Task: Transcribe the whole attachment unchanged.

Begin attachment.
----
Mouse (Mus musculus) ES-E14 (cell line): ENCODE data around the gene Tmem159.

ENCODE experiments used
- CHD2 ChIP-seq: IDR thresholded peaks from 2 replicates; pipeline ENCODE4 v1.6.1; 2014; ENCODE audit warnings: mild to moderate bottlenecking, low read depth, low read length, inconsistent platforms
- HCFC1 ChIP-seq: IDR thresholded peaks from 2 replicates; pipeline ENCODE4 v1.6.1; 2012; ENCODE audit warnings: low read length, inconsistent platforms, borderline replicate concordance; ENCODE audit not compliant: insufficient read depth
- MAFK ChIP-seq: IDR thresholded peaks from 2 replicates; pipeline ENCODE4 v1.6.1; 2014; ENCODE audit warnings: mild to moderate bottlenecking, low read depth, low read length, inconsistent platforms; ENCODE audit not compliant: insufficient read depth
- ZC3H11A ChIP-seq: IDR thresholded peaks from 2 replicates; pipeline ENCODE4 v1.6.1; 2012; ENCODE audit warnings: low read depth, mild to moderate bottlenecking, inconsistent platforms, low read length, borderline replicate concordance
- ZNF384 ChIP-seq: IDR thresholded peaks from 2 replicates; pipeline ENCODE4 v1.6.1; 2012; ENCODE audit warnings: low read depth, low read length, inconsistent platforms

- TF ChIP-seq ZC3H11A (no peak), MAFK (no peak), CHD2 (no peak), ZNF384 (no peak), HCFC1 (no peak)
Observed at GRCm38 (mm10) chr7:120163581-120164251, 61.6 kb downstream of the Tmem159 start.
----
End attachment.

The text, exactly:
Mouse (Mus musculus) ES-E14 (cell line): ENCODE data around the gene Tmem159.

ENCODE experiments used
- CHD2 ChIP-seq: IDR thresholded peaks from 2 replicates; pipeline ENCODE4 v1.6.1; 2014; ENCODE audit warnings: mild to moderate bottlenecking, low read depth, low read length, inconsistent platforms
- HCFC1 ChIP-seq: IDR thresholded peaks from 2 replicates; pipeline ENCODE4 v1.6.1; 2012; ENCODE audit warnings: low read length, inconsistent platforms, borderline replicate concordance; ENCODE audit not compliant: insufficient read depth
- MAFK ChIP-seq: IDR thresholded peaks from 2 replicates; pipeline ENCODE4 v1.6.1; 2014; ENCODE audit warnings: mild to moderate bottlenecking, low read depth, low read length, inconsistent platforms; ENCODE audit not compliant: insufficient read depth
- ZC3H11A ChIP-seq: IDR thresholded peaks from 2 replicates; pipeline ENCODE4 v1.6.1; 2012; ENCODE audit warnings: low read depth, mild to moderate bottlenecking, inconsistent platforms, low read length, borderline replicate concordance
- ZNF384 ChIP-seq: IDR thresholded peaks from 2 replicates; pipeline ENCODE4 v1.6.1; 2012; ENCODE audit warnings: low read depth, low read length, inconsistent platforms

- TF ChIP-seq ZC3H11A (no peak), MAFK (no peak), CHD2 (no peak), ZNF384 (no peak), HCFC1 (no peak)
Observed at GRCm38 (mm10) chr7:120163581-120164251, 61.6 kb downstream of the Tmem159 start.